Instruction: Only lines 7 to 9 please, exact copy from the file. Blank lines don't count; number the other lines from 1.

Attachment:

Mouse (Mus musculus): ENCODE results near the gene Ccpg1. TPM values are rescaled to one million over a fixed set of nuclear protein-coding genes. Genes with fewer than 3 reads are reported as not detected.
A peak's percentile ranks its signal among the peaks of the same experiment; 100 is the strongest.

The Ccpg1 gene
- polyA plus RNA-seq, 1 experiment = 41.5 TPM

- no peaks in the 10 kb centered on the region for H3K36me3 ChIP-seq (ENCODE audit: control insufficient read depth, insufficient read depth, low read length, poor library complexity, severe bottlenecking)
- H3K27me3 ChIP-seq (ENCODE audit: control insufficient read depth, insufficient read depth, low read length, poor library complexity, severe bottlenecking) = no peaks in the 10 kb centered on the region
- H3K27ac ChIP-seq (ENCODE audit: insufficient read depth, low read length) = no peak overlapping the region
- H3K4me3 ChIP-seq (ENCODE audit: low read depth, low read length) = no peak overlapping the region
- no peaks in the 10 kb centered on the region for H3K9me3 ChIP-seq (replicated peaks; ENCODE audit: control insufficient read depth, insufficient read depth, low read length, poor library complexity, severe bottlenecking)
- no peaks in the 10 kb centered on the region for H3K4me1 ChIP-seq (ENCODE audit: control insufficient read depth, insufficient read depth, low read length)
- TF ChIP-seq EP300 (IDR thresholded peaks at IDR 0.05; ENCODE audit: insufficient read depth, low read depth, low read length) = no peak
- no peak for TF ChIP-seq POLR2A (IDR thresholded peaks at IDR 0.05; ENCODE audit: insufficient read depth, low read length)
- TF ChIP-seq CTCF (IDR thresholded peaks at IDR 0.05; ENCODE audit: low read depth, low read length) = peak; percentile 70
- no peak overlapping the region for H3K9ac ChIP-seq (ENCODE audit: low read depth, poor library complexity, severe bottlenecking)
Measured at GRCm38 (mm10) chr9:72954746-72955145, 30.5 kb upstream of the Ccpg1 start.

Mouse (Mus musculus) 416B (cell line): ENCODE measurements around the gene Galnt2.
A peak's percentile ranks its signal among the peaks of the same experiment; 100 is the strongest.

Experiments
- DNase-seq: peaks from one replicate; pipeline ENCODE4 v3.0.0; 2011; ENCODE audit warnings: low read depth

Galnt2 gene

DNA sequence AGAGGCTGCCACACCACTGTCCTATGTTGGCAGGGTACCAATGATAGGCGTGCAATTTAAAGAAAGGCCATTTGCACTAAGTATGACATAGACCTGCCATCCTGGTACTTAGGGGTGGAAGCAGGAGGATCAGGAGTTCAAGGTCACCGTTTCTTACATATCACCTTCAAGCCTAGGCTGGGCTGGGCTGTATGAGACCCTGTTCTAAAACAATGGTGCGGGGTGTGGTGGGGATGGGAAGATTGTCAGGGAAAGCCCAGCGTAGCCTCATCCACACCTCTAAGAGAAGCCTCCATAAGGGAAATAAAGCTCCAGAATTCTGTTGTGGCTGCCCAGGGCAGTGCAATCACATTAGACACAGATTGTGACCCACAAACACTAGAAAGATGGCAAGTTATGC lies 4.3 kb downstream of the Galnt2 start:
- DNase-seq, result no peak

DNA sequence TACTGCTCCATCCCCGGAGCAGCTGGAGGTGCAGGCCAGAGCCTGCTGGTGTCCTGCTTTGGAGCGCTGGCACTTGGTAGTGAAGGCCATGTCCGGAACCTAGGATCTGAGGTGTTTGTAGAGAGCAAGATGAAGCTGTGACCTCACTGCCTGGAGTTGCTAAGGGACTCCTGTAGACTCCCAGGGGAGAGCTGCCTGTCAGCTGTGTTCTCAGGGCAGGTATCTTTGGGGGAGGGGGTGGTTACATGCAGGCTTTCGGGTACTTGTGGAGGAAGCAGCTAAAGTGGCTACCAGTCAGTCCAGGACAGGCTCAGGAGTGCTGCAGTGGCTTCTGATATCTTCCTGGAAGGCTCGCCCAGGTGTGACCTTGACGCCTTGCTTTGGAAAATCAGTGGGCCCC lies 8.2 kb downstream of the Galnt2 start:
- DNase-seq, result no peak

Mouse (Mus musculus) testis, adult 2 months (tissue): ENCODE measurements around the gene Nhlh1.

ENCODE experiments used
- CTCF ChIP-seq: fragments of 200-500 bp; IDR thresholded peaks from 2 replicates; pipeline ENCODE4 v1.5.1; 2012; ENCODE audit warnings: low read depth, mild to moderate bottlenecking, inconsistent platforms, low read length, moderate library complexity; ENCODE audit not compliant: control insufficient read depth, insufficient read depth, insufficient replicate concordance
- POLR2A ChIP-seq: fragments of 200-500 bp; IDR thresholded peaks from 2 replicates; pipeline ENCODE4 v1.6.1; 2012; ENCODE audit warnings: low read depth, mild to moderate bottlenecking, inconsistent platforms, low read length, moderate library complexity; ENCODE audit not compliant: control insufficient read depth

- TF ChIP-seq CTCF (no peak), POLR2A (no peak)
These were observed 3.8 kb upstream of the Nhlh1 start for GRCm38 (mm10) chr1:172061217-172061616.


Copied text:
- H3K27ac ChIP-seq (ENCODE audit: insufficient read depth, low read length) = no peak overlapping the region
- H3K4me3 ChIP-seq (ENCODE audit: low read depth, low read length) = no peak overlapping the region
- no peaks in the 10 kb centered on the region for H3K9me3 ChIP-seq (replicated peaks; ENCODE audit: control insufficient read depth, insufficient read depth, low read length, poor library complexity, severe bottlenecking)